Jan 31 2011
Dana Ullman, a notorious homeopathy apologist, actually has a regular blog over at HuffPo. For those of use who follow such things, the start of his blog there marked the point of no return for the Huffington Post – clearly the editors had decided to go the path of Saruman and “abandon reason for madness.” They gave up any pretense of caring about scientific integrity and became a rag of pseudoscience.
Ullman’s recent blog post is typical of his style – it is the braggadocio of homeopathy. I am sure others will skeptically dissect his piece so I won’t go into every point here. I want to focus on Ullman’s claim that the clinical and basic science research supports homeopathy. Here is the paragraph on which I want to focus:
Most clinical research conducted on homeopathic medicines that has been published in peer-review journals have shown positive clinical results,(3, 4) especially in the treatment of respiratory allergies (5, 6), influenza, (7) fibromyalgia, (8, 9) rheumatoid arthritis, (10) childhood diarrhea, (11) post-surgical abdominal surgery recovery, (12) attention deficit disorder, (13) and reduction in the side effects of conventional cancer treatments. (14) In addition to clinical trials, several hundred basic science studies have confirmed the biological activity of homeopathic medicines. One type of basic science trials, called in vitro studies, found 67 experiments (1/3 of them replications) and nearly 3/4 of all replications were positive. (15, 16)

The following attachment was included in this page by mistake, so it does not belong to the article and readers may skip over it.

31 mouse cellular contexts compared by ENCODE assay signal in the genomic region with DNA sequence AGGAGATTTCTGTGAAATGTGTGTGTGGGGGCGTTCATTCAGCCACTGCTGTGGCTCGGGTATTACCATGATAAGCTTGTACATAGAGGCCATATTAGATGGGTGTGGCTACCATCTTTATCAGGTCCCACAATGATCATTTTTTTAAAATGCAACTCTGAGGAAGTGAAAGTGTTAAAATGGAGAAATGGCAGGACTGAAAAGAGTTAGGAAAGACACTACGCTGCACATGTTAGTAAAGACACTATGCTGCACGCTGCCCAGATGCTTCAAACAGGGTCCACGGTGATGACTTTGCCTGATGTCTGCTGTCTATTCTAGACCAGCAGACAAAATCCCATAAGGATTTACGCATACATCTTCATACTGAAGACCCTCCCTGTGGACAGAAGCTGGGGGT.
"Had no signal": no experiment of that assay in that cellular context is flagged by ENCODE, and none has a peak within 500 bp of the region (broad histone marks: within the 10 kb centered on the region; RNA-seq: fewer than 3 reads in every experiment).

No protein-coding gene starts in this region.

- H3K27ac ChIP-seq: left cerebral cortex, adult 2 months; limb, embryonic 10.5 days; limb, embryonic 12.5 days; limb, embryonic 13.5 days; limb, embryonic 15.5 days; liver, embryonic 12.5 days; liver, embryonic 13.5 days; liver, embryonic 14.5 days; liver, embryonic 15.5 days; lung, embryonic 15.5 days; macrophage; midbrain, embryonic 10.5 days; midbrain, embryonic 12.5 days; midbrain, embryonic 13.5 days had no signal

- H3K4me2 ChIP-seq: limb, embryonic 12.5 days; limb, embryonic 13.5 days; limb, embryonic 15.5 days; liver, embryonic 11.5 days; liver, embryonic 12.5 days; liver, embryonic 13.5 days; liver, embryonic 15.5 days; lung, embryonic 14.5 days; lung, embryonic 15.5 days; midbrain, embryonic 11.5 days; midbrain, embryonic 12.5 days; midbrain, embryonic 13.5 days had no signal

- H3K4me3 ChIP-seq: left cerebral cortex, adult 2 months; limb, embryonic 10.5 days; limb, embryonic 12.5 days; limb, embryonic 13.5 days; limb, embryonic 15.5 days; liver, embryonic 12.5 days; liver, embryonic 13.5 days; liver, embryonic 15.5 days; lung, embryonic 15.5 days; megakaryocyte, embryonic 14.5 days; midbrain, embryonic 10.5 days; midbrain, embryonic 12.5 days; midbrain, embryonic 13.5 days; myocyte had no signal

Those numbers are references that allegedly support his claims – 14 papers (they are not all studies, some are reviews) that allegedly make the case that homeopathy works. Most reader do not independently check references to see if they say what the author claims. Some may foolishly assume that the editors at the HuffPo have done that already.